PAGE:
Preparing for the upcoming shifts in UK Employment Law

As the calendar turns and new regulations come into effect, businesses across the United Kingdom are bracing themselves for a wave of changes in employment law that seek to reshape the dynamics of the workplace. From adjustments to minimum wage rates to reforms in parental leave policies, the upcoming amendments are set to impact employers and employees alike.

Let’s delve into the key insights and implications the upcoming employment law changes in the United Kingdom will have and how business can prepare.

Focus on Flexible Working

In response to the paradigm shift towards remote and flexible work arrangements accelerated by the COVID-19 pandemic, the UK government is set to introduce measures to facilitate greater flexibility in the workplace. Employees will have the right to request flexible working from day one of their employment, marking a departure from the previous requirement of 26 weeks’ service.

Key points for employers to note:

  • Employers will have 2 months to respond to such requests; and
  • Employers are required to undertake a consultation prior to the refusal of a request.

This shift suggests a recognition of the changing nature of work and the need for employers to accommodate the diverse lifestyles and preferences of their employees, though making it more challenging for those employers who wish to encourage their workforce back into the office.

Parental Leave Rights

In a bid to support working parents and promote a better work-life balance, the UK government is expanding parental leave rights. This includes the introduction of new entitlements such as extended paternity leave and enhanced parental pay provisions. Employers will need to update their policies and procedures to accommodate these changes and provide support to employees navigating the complexities of balancing work and family responsibilities.

The key legislative changes are as follows:

  • Protection from Redundancy (Pregnancy and Family Leave) Act 2023:
  • From 6th April 2024 pregnant employees will receive additional safeguards in the form of an 18-month ‘protection period’ against redundancy and the employer must offer them first priority for alternative roles.


  • Paternity Leave (Amendment) Regulations 2024:
  • Aim is to allow employees to split their two-weeks paternity leave into two one-week periods, which can be implemented at any point during the first year from the birth or adoption of their child. The proposed changes will relate to babies born after 6 April 2024.

From the 7 April 2024 the rate of child related statutory payments will rise from £172.48 to £184.03.

Carers Leave Rights

With the view to better support carers, from 6 April 2024 the Carer’s Leave Act 2023 will grant employees that are eligible the right to take one week of unpaid leave annually. This will be a day one right given to employees who care for dependants with long term needs.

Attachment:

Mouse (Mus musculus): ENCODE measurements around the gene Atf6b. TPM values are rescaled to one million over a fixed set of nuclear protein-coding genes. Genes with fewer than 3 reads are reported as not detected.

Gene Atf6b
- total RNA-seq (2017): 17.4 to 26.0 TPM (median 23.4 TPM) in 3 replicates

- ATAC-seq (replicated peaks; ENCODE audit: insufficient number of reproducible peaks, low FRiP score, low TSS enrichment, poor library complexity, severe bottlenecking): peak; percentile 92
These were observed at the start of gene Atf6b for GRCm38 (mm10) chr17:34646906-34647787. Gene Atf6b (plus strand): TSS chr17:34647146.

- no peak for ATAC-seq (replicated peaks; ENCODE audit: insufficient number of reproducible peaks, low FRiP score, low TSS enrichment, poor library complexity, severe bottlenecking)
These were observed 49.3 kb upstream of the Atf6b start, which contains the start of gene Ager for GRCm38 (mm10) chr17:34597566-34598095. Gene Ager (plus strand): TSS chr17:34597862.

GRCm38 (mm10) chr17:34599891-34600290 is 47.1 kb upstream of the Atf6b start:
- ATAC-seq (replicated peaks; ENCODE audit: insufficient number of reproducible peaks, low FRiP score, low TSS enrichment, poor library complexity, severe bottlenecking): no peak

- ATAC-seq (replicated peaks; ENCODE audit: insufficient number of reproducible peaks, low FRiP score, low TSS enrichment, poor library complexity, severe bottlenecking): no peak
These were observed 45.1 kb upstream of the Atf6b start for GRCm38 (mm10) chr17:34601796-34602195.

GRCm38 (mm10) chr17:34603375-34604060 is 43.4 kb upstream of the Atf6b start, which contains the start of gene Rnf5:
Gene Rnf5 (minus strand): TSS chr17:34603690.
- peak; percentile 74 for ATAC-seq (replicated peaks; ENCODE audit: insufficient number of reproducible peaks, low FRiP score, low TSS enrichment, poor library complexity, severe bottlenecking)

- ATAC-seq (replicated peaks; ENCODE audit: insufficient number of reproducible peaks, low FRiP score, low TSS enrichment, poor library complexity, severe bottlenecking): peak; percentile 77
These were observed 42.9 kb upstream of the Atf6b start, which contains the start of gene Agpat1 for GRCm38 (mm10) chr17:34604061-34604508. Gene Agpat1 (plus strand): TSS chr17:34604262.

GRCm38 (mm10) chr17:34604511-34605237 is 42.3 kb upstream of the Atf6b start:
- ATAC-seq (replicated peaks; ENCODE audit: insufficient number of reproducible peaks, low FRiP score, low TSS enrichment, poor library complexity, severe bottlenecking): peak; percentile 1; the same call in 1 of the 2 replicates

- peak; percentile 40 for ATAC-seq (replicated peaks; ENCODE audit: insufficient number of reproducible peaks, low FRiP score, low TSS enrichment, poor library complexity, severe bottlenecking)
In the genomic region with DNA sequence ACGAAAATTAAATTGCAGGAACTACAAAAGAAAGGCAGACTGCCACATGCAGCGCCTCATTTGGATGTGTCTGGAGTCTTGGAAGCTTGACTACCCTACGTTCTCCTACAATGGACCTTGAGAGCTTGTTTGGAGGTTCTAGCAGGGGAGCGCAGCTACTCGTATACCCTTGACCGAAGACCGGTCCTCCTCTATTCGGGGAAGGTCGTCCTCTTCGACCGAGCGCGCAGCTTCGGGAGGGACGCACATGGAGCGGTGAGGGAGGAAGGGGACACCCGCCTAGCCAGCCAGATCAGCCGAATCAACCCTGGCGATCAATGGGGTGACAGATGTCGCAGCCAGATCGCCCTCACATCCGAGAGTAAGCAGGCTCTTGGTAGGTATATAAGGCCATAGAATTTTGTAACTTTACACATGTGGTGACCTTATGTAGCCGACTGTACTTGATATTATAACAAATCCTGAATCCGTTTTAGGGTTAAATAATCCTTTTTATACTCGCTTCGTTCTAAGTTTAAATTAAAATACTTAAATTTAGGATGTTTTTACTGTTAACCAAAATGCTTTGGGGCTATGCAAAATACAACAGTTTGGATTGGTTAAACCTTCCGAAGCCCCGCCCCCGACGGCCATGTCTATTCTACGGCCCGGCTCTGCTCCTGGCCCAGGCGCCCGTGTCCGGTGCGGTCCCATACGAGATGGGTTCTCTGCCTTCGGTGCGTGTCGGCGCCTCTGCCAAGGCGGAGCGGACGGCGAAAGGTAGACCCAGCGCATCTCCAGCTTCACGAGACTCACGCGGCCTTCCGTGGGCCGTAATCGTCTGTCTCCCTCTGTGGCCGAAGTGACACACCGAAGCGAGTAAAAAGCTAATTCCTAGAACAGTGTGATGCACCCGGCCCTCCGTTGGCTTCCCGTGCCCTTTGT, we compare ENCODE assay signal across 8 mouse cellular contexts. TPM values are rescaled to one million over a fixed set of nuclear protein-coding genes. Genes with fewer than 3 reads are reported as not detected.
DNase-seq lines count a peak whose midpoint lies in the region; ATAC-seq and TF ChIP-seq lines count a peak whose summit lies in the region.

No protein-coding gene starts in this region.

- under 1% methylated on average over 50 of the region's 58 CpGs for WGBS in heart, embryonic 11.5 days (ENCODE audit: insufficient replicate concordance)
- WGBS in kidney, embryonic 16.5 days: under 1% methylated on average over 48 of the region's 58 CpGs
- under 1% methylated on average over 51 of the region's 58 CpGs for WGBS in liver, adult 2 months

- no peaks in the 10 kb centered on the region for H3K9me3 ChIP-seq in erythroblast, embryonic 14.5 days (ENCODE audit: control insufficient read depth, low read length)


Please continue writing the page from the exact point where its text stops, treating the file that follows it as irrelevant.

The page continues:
Living Wage and Minimum Wage Adjustments

One of the most anticipated changes is the adjustment to the national minimum wage. Living wage rates are set to increase and will be rising from £10.42 to £11.44 an hour. Employers should be mindful that all those aged 21 and over (down from 23 and over) will now be eligible to receive this rate of pay. Those aged 18 to 20 will see an increase in their National Minimum Wage rate from £7.49 to £8.60, and all apprentices and workers under 18 will see a rise from £5.28 to £6.40 an hour.  These increases go beyond current rates of inflation and will no doubt be giving employers headaches in relation to increased costs and maintaining pay differentiation between roles.

Employers must be prepared to adjust their payroll systems accordingly and ensure compliance with the revised rates to avoid potential penalties for non-compliance.

Holiday Pay

Under the Employment Rights (Regulations) 2023 a new method of calculating accrued holiday entitlement will be introduced for individuals who work irregular hours or part-time, throughout the year.

From 1st April employers will have to calculate accrued holiday as 12.07% of actual hours worked in a pay period. This will help to simplify the position as well as step back from the developments in case law that have granted windfall holiday entitlements to part-year and irregular hours workers.

Statutory Sick Pay

The government have increased the level of Statutory sick pay from £109.40 to £116.75. This change will take effect from 8 April 2024.

Employers should be mindful of the impact of these imminent changes and ensure that they update relevant policies and procedures and act in a compliant manner to avoid the risks of claims.